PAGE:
I don't know much about systemd at all, but I do recognize how bad an idea it is to make such huge changes quickly and without much apparent thought at being able to continue to do the things that could have easily been done before.

Comment Re:Redmine (Score 1) 170

I've set up my entire business around Redmine. There are some pretty impressive plugins to handle blogs, CMS, CRM and even a WYSIWIG editor to help "normal" people format tables, lists and text but who would normally be put off by trying to learn Textile. SCM and issue tracking is integrated, there are time trackers and forums, GANTT charting... it's a great resource.

Best of all, it's database agnostic and open-source.

Submission + - The Streisand Effect: A Florida journalist's smear and censor campaign backfires ( 2

An anonymous reader writes: A tragic death, freedom of speech, libel, defamation, legal threats, unethical journalism, reddit's /r/bicycling, and The Streisand effect. A South Florida "journalist" is called out for running a smear story, doubles down on his position, publicly attacks commenters and reddit, and threatens legal action when a disturbing conflict of interest is exposed.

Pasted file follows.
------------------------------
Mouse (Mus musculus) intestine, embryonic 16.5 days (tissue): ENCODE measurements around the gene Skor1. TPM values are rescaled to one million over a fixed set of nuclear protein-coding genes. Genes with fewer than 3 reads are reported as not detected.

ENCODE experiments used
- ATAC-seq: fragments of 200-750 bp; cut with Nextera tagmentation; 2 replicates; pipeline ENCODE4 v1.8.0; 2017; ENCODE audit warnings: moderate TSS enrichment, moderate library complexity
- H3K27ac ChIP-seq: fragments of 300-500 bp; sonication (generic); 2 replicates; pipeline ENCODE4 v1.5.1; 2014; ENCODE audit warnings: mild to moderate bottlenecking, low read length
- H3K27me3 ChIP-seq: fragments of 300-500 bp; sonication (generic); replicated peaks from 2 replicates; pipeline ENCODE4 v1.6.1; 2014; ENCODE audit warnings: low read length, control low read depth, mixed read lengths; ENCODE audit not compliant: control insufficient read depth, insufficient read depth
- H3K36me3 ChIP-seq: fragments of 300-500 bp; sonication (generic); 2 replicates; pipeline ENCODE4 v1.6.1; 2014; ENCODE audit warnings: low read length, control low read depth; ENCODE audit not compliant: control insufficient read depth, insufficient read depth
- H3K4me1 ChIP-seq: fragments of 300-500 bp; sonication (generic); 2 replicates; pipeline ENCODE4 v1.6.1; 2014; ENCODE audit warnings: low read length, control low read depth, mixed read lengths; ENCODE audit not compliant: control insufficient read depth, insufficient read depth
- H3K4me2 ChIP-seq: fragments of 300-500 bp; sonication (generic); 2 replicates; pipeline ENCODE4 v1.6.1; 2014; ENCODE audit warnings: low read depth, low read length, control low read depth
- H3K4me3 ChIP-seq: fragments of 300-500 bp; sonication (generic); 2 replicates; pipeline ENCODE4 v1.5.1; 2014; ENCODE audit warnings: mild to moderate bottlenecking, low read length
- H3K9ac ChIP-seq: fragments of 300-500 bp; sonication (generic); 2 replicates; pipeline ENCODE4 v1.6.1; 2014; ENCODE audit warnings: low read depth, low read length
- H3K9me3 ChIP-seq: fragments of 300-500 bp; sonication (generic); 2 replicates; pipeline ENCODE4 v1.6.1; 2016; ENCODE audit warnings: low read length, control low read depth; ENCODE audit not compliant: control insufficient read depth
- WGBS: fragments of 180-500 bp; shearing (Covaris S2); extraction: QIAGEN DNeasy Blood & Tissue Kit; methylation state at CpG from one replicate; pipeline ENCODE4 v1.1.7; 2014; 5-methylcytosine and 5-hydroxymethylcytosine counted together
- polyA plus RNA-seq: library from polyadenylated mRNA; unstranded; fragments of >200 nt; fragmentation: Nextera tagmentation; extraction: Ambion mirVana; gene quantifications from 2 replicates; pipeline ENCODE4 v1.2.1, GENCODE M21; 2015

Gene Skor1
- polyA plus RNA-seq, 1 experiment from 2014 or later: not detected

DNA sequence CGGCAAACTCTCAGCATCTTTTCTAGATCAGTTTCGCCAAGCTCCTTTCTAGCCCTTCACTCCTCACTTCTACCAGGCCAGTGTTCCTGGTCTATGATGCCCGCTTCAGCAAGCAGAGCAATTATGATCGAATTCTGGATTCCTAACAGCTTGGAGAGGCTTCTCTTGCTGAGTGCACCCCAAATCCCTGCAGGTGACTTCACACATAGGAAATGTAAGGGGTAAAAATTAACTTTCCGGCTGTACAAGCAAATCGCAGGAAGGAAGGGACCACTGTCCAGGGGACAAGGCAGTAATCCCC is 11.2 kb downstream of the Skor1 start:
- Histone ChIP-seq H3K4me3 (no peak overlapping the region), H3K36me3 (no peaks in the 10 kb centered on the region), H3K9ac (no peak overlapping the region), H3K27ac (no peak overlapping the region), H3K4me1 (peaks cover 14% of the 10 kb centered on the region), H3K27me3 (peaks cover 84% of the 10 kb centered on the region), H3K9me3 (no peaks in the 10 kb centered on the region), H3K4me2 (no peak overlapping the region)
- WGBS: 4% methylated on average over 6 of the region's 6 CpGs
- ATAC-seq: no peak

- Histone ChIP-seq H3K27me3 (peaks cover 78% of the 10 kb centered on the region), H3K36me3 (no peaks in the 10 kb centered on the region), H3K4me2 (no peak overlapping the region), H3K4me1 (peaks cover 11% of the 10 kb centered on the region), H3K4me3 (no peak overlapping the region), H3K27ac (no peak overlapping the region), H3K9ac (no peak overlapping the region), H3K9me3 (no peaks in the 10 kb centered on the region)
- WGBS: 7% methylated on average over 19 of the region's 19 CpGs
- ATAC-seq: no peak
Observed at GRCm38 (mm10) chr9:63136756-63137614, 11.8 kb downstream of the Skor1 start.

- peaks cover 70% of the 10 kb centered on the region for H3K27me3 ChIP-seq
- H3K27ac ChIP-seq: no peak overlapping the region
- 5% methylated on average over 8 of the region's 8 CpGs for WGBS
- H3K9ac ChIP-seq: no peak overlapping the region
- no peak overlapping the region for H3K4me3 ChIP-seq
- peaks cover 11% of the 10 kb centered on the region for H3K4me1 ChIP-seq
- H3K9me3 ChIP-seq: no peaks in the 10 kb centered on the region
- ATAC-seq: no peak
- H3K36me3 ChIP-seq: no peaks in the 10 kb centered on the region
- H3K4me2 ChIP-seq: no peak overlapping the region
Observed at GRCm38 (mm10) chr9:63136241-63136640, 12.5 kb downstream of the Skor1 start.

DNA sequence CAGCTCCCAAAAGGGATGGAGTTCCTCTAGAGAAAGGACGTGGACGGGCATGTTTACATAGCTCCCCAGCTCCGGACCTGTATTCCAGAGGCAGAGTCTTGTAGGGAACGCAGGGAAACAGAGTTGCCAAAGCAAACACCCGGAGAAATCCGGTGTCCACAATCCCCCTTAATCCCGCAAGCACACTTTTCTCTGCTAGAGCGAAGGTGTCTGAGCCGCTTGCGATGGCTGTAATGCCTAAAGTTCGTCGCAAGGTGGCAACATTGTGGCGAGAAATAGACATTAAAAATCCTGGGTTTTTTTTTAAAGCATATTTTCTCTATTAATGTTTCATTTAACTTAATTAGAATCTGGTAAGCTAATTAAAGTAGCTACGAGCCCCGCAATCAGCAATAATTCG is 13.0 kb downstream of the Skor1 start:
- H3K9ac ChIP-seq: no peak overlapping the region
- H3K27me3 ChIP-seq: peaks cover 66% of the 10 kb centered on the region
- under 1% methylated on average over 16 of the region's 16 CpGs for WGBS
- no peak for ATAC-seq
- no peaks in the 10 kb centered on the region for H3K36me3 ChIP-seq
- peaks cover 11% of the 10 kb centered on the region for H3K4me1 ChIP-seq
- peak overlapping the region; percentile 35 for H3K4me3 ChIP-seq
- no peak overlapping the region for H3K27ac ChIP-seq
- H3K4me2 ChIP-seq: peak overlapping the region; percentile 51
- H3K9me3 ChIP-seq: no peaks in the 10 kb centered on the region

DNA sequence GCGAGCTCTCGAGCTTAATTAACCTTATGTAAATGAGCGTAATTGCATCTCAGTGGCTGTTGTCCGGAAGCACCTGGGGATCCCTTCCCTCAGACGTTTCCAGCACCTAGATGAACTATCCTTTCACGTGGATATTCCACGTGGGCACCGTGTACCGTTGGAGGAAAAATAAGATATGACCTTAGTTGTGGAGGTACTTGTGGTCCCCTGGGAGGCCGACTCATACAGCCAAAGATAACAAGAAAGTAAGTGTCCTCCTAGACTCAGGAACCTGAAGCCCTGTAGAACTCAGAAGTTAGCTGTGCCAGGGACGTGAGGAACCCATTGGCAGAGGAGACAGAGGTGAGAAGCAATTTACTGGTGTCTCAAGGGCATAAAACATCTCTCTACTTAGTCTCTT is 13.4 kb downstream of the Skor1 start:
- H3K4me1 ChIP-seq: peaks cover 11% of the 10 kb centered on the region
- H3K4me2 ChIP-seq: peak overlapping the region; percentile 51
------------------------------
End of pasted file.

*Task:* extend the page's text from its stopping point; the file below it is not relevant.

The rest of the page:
Comment Re:potentially worth... (Score 2, Insightful) 361

Microsoft Office may be a lot of things, but comparing it to LibreOffice/OpenOffice and calling MS Office crap in comparison is ridiculous. I actually ended up buying MS Office (for my mac) because Open/LibreOffice is so shit. I've tried to love it for a long, long time, but it's slow, it's bloated, it's buggy as hell and I just got tired of trying to overlook its blemishes.

MS Office's blemishes are much more bearable, in my opinion. The price isn't cheap but not having to screw around and waste my time is worth something, too.

Comment Re:Security by stupidity? (Score 1) 141

I've lived in the industrial controls world for quite a while before striking it out on my own... "real-time global data reporting" doesn't require a world-accessible control interface, or even an open internet connection. It's much simpler than you're making it out to be. Hell a basic VPN connection back to HQ that puts the remote sites on the corp LAN (where all the data aggregation can take place and be accessed for "dashboards" and whatnot) would be a major step up.

Comment Re:What about the iPhone... (Score 1) 349